Adams Papers
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From Louisa Catherine Johnson Adams to Abigail Smith Adams, 8 July 1815

London July 8th. 1815

My Dear Mother

Your last kind Letters of the 20 of May reached London only two days since and according to your request I hasten to answer it—I wrote you some time since that I had performed my journey in safety and passed two delightful Months in Paris which I quitted with the greatest regret since which the fate of that unfortunate Country has been decided and it is doomed to return to that state of bigotry and slavery from which it was apparently emancipated forever. Louis the 18th. is once more seated on the throne of <the> France escorted as before by the Allied Armies. of the fate of Napoleon nothing is yet known but there is much dread expressed of his having escaped in which case the rod would still hang over their heads and keep them in a state of continual apprehension this I presume will agitate the public mind only a few days longer as something positive must soon be heard concerning him. it is to our Country all eyes are pointed as this is the spot to which it is said should he escape he means to bend his course I believe much care will be taken to prevent it and I much doubt the success of such an attempt should he ever have intended it.

We are still in Lodgings and as the Drawing rooms had closed before my arrival I shall not be presented <til> until next should we remain here so long which I am inclined to doubt the Government appearing to think that no outfit will be allowed to Mr. Adams and it being utterly impossible to live in London without it.—It is certainly unnecessary to say to you my dear Madam how ungenerous I think such a step and most assuredly did it depend upon me I would relinquish a place in which it is so impossible even with the utmost that America allows to avoid every species of insult and mortification. even our little Quincy Farm, holds out a far more agreeable prospect than honours so dearly purchased, our Nation has made one great step towards elevation, but unless she acquires a little more liberality in the financial part of her Government, she will ever be viewed with contempt by all the European Nations who have generosity enough to prize great talents, and almost always to reward them by at least a certain independance. We as a Nation have gained a reputation but we have still much to do to establish it upon a solid basis and the changes which are so rapidly overturning Europe may at a period perhaps not far remote prove to us the necessity of maintaining a higher ground than we are at present apparently willing to take.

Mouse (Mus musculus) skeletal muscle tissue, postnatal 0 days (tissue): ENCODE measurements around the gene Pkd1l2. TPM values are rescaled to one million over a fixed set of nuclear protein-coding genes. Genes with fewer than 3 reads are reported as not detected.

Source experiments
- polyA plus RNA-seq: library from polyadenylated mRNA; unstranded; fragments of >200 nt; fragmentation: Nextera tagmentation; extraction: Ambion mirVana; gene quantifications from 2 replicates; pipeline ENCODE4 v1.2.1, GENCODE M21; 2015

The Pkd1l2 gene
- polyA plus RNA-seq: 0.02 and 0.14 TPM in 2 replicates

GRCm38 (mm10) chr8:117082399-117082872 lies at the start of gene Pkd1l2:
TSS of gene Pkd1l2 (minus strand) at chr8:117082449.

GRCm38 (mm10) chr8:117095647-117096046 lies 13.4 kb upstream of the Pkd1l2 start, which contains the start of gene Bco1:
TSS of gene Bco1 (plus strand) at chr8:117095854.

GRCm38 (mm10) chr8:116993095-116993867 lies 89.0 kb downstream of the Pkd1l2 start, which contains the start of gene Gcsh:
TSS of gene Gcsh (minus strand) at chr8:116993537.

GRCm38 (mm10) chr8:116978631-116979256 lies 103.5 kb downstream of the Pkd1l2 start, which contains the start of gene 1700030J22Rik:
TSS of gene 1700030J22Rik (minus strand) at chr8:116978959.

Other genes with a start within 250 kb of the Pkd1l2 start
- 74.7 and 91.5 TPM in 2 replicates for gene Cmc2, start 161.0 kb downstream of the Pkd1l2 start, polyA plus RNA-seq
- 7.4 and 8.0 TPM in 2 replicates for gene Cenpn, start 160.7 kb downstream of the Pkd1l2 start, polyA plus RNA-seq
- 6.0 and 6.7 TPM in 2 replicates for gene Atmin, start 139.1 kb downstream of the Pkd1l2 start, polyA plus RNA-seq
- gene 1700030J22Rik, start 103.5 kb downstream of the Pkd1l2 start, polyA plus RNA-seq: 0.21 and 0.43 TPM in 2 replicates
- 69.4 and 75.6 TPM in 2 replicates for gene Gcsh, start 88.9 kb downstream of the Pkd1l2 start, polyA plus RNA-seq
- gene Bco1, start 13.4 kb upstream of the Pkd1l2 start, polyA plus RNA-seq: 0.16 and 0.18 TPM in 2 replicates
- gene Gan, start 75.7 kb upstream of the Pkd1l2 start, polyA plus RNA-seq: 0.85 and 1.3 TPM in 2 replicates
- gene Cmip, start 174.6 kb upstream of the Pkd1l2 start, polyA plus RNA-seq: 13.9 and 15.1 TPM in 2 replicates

I have been out once or twice since I have been in England and find the manners and tone of society so extremely unpleasant that I do not wish to have anything to do with what is denominated the great World—The change which I perceive is most likely in myself having been so <may> many years in Foreign Countries; where society and manners are so entirely different. it is not wonderful that in society here I find the manners more particularly of the Ladies rude and repulsive. but I likewise believe that the little intercourse which this Nation has for some years had with its rafter Neighbours, has contributed in a great degree to the naturally cold and harsh tone of this arrogant people.

You will smile my dear Mother at my opinions—Present my affectionate duty to the President and Love to Louisa and Susan and believe me ever your affectionate daughter.

L. C. Adams

July 9th: The death of Mr. Whitbread at present occupies the public attention there are whispers that his death was not perfectly natural but I believe from what I have heard that he died very suddenly of an Apoplexy—as a man of talents he is unquestionably a great loss to the Nation and I think it will be long before the opposition will be able to replace him.

Messrs. Clay and Gallatin have left London to return to America—should Mr. Bayard be alive he must now have nearly reached home the dreadful state he was in when he sailed made it almost impossible to believe that he could live over the passage.—

Mr. & Mrs. Perkins with Mr. Tichnor and Mr. Everett are gone to Holland the Children are still with us it being Vacation at all the Schools—They are quite well.

Although a wretched correspondent I shall you frequently and endeavour to inform you of all that is passing—

MHi: Adams Papers.

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